|Controlled by||Kingdom of Hungary (from 12th century until 1920), Czechoslovakia (from 1920 until 1993), Slovakia (since 1993)|
|Yes, opening hours apply to the museum and guided tours|
|Condition||Completely reconstructed after fire in 1950|
Rebuilt in 1889-1910
|Events||Notable events in the castle's life:
Bojnice Castle (Slovak: Bojnický zámok, Hungarian: Bajmóci vár) is a medieval castle in Bojnice, Slovakia. It is a Romanesque castle with some original Gothic and Renaissance elements built in the 12th century. Bojnice Castle is one of the most visited castles in Slovakia, receiving hundreds of thousands of visitors every year and also being a popular filming stage for fantasy and fairy-tale movies. It was owned by Hungarian kings and nobleman from the 12th century until the territory became part of Czechoslovakia after the Treaty of Trianon in 1920 and was acquired by a Czech entrepreneur in 1939.
Bojnice Castle was first mentioned in written records in 1113, in a document held at the Zobor Abbey. Originally built as a wooden fort, it was gradually replaced by stone, with the outer walls being shaped according to the uneven rocky terrain. Its first owner was Hungarian nobleman Matthew III Csák, who received it in 1302 from the King Ladislaus V of Hungary. Later, in the 15th century, it was owned by King Matthias Corvinus of Hungary, who gave it to his illegitimate son John Corvinus in 1489. Matthias liked to visit Bojnice and it was here that he worked on his royal decrees. He used to dictate them under a linden tree, which is now known as the "Linden tree of King Matthias". After his death the castle became the property of the Zápolya family (see John Zápolya), a Hungarian noble family. The Thurzós, the richest family in the northern Kingdom of Hungary, acquired the castle in 1528 and undertook its major reconstruction. The former fortress was turned into a Renaissance castle. From 1646 on, the castle's owners were the Pálffys, who continued to rebuild the castle.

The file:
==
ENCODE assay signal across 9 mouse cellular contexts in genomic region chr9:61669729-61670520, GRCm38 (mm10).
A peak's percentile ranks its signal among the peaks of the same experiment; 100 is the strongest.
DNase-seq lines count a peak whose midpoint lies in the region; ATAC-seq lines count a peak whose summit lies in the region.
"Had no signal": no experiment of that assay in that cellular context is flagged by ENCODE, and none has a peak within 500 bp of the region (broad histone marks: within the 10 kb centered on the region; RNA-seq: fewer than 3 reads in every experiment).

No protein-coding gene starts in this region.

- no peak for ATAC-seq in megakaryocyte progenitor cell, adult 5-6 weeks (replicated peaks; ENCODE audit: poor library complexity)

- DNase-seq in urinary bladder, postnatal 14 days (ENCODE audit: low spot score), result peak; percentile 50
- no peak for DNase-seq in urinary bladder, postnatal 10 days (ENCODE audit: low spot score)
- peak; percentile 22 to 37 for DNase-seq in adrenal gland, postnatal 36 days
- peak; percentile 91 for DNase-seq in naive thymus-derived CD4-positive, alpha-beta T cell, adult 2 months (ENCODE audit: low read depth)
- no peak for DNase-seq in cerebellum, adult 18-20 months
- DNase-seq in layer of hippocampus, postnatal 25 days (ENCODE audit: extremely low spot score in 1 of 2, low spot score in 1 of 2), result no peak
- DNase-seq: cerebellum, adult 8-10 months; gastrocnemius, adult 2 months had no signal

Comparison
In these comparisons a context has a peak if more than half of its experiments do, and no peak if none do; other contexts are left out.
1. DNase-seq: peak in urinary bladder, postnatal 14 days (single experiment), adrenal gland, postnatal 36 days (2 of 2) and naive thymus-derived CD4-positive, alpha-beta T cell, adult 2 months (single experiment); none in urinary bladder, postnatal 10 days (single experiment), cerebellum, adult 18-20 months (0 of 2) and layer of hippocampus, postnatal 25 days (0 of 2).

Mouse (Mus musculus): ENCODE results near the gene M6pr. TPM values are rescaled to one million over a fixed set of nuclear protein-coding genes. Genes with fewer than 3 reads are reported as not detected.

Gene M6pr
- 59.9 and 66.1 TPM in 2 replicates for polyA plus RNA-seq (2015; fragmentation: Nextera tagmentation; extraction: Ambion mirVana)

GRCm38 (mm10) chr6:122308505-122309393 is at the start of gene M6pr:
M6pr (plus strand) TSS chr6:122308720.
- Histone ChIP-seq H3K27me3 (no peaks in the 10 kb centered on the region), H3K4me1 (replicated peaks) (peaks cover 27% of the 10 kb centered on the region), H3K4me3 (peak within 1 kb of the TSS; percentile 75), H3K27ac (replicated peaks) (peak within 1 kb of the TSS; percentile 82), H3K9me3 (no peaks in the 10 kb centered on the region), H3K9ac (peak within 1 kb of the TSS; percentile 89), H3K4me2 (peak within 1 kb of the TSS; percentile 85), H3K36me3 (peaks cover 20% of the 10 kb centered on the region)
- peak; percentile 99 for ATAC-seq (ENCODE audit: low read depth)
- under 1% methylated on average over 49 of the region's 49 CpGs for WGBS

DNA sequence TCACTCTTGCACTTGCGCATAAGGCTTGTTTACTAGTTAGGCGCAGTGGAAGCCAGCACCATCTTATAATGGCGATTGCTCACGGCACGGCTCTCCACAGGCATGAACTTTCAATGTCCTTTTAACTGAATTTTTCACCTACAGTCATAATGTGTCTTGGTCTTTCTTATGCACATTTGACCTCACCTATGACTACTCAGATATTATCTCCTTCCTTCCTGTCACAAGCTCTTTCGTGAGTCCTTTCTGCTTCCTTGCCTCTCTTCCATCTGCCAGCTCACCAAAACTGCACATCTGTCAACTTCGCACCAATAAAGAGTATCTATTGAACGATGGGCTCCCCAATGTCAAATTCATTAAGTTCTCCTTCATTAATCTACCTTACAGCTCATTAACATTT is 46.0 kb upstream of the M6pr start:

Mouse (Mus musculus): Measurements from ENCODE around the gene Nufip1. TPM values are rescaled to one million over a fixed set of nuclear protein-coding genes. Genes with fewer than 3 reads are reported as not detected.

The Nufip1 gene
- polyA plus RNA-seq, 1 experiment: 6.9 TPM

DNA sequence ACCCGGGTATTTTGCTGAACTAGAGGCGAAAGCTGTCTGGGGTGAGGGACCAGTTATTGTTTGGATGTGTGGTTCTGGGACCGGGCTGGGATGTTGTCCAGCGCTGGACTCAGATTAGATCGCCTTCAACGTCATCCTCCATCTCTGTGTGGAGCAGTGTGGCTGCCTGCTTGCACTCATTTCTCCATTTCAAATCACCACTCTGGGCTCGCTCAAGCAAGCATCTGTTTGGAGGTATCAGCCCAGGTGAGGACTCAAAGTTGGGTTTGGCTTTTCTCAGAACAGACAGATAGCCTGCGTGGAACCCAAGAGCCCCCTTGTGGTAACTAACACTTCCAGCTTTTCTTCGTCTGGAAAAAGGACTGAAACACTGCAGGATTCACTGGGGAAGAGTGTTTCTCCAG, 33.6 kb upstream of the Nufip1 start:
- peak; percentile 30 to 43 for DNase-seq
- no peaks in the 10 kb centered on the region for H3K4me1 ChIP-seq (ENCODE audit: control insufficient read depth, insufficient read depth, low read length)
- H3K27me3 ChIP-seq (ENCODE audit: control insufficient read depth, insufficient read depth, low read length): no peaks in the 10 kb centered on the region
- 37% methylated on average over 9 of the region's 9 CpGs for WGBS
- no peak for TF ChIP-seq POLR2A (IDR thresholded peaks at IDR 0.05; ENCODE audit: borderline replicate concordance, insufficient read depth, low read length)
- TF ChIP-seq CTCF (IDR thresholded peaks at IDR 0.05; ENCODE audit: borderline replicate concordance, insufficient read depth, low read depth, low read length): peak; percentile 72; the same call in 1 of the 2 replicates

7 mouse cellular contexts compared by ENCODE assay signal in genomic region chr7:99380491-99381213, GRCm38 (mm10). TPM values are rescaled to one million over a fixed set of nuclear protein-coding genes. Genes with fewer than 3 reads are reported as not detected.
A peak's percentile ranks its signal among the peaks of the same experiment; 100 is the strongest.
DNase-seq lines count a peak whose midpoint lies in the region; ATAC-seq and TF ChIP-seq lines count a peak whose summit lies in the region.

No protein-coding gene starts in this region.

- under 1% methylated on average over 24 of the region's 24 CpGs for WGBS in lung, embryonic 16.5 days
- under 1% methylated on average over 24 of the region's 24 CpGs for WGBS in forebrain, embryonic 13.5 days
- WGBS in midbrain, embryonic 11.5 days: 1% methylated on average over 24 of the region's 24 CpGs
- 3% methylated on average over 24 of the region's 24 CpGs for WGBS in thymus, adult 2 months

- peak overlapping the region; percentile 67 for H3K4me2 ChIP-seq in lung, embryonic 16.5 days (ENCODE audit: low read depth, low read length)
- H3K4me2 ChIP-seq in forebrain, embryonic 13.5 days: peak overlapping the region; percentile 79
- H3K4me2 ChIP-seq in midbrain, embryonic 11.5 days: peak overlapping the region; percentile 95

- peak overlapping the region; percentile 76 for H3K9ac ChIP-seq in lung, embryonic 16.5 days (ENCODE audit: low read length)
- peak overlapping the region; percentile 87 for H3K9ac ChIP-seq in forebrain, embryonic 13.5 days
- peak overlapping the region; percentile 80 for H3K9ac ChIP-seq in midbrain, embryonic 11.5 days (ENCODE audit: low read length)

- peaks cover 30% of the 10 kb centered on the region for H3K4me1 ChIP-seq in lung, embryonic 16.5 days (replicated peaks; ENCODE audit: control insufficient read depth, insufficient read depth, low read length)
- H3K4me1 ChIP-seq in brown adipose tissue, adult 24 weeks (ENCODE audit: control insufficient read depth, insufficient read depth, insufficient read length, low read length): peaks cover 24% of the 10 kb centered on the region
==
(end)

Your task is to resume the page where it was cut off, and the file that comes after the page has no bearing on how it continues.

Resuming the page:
Finally, the last famous castle owner from the Pálffy family, Hungarian Count János Ferenc Pálffy (1829-1908), made a complex romantic reconstruction from 1888 to 1910 and created today's imitation of French castles of the Loire valley. He not only had the castle built, but also was the architect and graphic designer. He utilized his artistic taste and love for collecting pieces of art. He was one of the greatest collectors of antiques, tapestries, drawings, paintings and sculptures of his time. After his death and long quarrels, his heirs sold many precious pieces of art from the castle and then, on 25 February 1939, sold the castle, the health spa, and the surrounding land to Czech entrepreneur Jan Antonín Baťa (owner of the shoe company Bata).
After 1945, when Baťa's property was confiscated by the Czechoslovak government, the castle became the seat of several state institutions. On 9 May 1950, a fire broke out in the castle, but it was rebuilt at government expense. After this reconstruction, a museum specializing in the documentation and presentation of the era of architectural neo-styles was opened here. Bojnice Museum is now part of the Slovak National Museum today.
The castle is renowned for its attractions, including the popular Castle Fairytale, the International Festival of Ghosts and Spirits and the Summer Music Festival. The romantic castle is also a popular location for filming fairy tale movies, such as Fantaghirò. In 2006, the castle attracted about 200,000 visitors. It hosts the single most popular museum in Slovakia and has featured in many movies.
Legends of the Castle
There are many legends relating to the Bojnice Castle, known mostly to the locals. These include the Legend of a Broken Heart, The Story of Peter Poky and the most famous of them all, The Legend of the Black Lady.
Bojnice Castle is surrounded by the castle park featuring numerous species of trees. The park also contains the Bojnice Zoo, the oldest and one of the most visited zoos in Slovakia. The castle park continues in the form of a forest park in the Strážov Mountains.